Soft Machine – Third
Call somebody a dog for a long enough period of time and they’ll begin to respond to the name. So goes the theory that I just made up. Likewise, listen to some borderline jazz-rock enough times and, horror of horrors, you may begin to like it.
As you may already know, jazz in all its multifarious guises doesn’t tend to go down too well within the walls of HFoS towers. If any ever turns up at the gates, lugging a sorry looking and shiftless saxophone solo behind it, nine times out of ten it gets short shrift. By short shrift I mean a blindfold and directions to the nearest motorway.
However, for some reason I have allowed an exception to the rule as far as Soft Machine is concerned. Maybe it’s the fact that their first two albums, Volume One and Volume Two, are absolutely cracking examples of psychedelic/prog rock that deserve a place in the collection of all fellow heathens. Perhaps it’s Mike Ratledge’s ability to steer a steady, yet intoxicating course across a Fender Rhodes electric piano. Or possibly, I’ve taken leave of my senses and a padded cell beckons; this review being nothing more than a warped figment of my fevered imagination.
Whatever the rationale for allowing something jazz-flavoured across the hallowed threshold, it will be the second time such an occurrence has… erm… occurred, with Soft Machine’s ninth album Softs also recently getting a glowing appraisal.
This time around it’s the third album, somewhat aptly titled Third, that’s challenging long held opinions on whether Soft Machine was any good following Volume Two. Previously, HFoS has pitched its tent firmly in the NO! camp, but now the tide is beginning to turn.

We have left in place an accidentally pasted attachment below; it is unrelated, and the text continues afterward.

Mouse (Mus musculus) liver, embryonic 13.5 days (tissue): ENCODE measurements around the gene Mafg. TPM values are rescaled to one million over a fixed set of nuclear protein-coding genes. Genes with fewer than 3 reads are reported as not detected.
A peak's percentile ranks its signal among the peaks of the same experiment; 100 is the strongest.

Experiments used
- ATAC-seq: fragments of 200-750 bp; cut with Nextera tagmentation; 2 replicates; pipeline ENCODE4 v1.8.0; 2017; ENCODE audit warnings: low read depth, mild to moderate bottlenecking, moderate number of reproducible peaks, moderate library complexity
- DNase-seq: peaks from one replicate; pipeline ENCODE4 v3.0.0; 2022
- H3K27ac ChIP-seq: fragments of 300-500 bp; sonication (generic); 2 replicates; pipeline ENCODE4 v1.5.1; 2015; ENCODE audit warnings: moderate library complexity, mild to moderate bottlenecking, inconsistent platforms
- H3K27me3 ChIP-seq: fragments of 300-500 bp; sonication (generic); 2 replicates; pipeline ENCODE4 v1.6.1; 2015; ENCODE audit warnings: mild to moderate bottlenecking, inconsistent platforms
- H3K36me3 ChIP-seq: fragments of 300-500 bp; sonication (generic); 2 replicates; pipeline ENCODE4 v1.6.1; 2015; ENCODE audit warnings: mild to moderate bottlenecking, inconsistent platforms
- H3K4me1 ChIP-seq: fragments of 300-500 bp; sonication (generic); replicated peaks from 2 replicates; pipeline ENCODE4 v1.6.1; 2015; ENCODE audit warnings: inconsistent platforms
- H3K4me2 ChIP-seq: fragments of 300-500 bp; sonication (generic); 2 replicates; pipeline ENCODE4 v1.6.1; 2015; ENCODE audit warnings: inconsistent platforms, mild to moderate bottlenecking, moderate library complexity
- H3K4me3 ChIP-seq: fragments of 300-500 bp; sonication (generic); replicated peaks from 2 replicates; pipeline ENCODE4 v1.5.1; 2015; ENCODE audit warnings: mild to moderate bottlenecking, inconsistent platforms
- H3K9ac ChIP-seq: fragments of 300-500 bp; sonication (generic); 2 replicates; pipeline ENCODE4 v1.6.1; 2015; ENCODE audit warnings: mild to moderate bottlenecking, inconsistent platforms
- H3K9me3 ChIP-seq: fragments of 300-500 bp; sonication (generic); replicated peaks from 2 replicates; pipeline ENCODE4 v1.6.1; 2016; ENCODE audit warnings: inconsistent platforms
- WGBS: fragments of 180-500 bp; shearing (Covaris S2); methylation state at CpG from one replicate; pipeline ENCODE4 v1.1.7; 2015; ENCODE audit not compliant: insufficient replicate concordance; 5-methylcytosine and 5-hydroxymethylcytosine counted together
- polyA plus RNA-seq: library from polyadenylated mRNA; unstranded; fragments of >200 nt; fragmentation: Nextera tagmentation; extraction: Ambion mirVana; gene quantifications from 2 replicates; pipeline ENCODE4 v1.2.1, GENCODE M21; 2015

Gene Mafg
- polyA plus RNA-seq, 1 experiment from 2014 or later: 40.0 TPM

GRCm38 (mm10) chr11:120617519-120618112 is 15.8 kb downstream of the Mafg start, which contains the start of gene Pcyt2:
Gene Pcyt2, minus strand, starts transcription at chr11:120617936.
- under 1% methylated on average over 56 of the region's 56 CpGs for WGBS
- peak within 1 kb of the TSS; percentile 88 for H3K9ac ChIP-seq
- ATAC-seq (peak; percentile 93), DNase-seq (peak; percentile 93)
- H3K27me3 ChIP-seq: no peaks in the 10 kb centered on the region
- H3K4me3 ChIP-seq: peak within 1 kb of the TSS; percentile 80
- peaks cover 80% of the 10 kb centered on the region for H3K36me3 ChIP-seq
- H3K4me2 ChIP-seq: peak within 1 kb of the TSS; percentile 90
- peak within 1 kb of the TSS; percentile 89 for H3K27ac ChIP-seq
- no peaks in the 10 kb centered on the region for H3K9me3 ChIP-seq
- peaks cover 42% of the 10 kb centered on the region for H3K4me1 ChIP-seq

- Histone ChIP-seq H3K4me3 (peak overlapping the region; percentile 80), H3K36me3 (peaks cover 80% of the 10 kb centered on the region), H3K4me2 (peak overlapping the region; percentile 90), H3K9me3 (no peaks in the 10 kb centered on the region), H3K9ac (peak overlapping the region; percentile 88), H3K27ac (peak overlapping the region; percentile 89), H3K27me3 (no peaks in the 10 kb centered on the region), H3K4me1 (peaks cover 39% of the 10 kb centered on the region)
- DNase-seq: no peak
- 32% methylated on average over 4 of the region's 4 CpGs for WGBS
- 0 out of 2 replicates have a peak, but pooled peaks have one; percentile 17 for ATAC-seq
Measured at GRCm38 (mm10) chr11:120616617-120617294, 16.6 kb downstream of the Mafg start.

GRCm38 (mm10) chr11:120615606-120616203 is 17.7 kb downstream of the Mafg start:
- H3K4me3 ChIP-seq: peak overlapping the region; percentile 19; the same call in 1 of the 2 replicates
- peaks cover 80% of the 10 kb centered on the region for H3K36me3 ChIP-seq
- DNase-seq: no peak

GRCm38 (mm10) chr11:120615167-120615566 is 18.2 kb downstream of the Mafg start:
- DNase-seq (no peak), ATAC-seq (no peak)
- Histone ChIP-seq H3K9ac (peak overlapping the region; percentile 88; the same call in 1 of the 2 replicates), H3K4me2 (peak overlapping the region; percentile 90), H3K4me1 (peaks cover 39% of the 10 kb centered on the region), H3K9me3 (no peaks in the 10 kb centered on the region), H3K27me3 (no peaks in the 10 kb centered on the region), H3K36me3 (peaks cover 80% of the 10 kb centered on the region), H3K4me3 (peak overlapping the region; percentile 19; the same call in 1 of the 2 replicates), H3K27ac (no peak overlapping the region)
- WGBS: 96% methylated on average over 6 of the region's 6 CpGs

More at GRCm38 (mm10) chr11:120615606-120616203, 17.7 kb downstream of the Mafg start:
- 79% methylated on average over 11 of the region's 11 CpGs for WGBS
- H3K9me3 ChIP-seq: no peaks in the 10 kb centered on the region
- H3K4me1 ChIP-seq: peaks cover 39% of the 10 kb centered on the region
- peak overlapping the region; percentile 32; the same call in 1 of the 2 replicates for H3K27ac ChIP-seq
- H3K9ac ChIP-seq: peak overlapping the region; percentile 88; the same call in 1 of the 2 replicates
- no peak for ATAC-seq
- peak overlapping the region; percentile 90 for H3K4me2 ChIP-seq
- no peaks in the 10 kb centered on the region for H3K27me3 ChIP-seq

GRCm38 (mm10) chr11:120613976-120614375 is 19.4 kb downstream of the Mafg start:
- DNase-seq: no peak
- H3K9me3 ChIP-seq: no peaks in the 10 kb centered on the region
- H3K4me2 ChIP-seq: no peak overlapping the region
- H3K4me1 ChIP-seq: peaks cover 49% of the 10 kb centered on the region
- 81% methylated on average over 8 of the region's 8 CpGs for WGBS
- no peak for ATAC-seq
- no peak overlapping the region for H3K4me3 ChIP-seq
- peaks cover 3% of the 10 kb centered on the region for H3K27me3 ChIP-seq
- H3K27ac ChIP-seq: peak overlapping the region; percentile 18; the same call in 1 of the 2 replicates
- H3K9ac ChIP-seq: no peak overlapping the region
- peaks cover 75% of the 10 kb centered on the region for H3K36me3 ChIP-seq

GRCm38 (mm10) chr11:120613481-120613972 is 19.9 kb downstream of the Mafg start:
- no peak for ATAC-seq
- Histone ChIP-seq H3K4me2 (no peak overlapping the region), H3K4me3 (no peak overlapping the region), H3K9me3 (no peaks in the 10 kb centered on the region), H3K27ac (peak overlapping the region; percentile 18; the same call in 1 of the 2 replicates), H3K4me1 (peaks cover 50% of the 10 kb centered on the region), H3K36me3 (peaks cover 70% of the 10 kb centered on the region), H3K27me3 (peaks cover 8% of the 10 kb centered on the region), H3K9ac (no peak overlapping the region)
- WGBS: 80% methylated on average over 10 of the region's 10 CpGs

Yes, Third holds little in common with its majestically off-the-wall forbearers, such is the weight of the dramatic shift in musical tone, but there are still tenuous threads linking this 1970 album to the days when Soft Machine were still the definite article. Obviously, there’s the fact Robert Wyatt was still a functioning member of the group and his contribution to Third, ‘Moon in June’, once again demonstrates the unorthodox vocal style that made the first two albums so memorable. The jazz edge hinted at on Volume Two is fully explored this time around and Third marks the transitional period between Soft Machine’s psychedelic/underground rock persona and that of leading jazz-fusion exponents. The following album, Fourth, would see Wyatt depart, unhappy with the direction the band had taken and it is noted that he recorded the progressive ‘Moon in June’ pretty much alone, such was his growing isolation within the group he helped form.
Third was originally released as a double LP, with one song taking up each side (that’s four songs, for those not paying attention). The other founding member, Mike Ratledge once again works wonders on the keyboards, and it is he who composes the lion’s share of the tracks, contributing both ‘Slightly All the Time’ and ‘Out-Bloody-Rageous’, the clearest indicators of the jazz-fusion sound to which Soft Machine was transmigrating.
The one real throwback to the Soft’s previous eccentric adventures in the underground is the fantastically eclectic and heart-stoppingly frenetic ‘Facelift’. Credited to bassist Hugh Hopper, who replaced Kevin Ayers for the preceding album, it’s a riot of ideas, recorded live and incorporating looped and reverse tape effects to enhance the disorientating quality of this 19 minute brew.
‘Facelift’ and ‘Moon in June’, the latter being the last ever Soft Machine recording to feature vocals, hint at the band’s acid-soaked past, while ‘Slightly All the Time’ and ‘Out-Bloody-Rageous’ look to its fusion-bathed future. Mike Ratledge’s keyboard sorcery remains a reason to write home and despite my natural jazz-aversion, Third has succeeded in thawing my hostility to the form, maybe just a wee smidgen. Not a lot, but enough for me to be giving the Soft Machine albums Fourth through to Seven a reappraisal.
Just don’t expect me to be inviting the likes of Zzebra or Nucleus around for dinner, any time soon.
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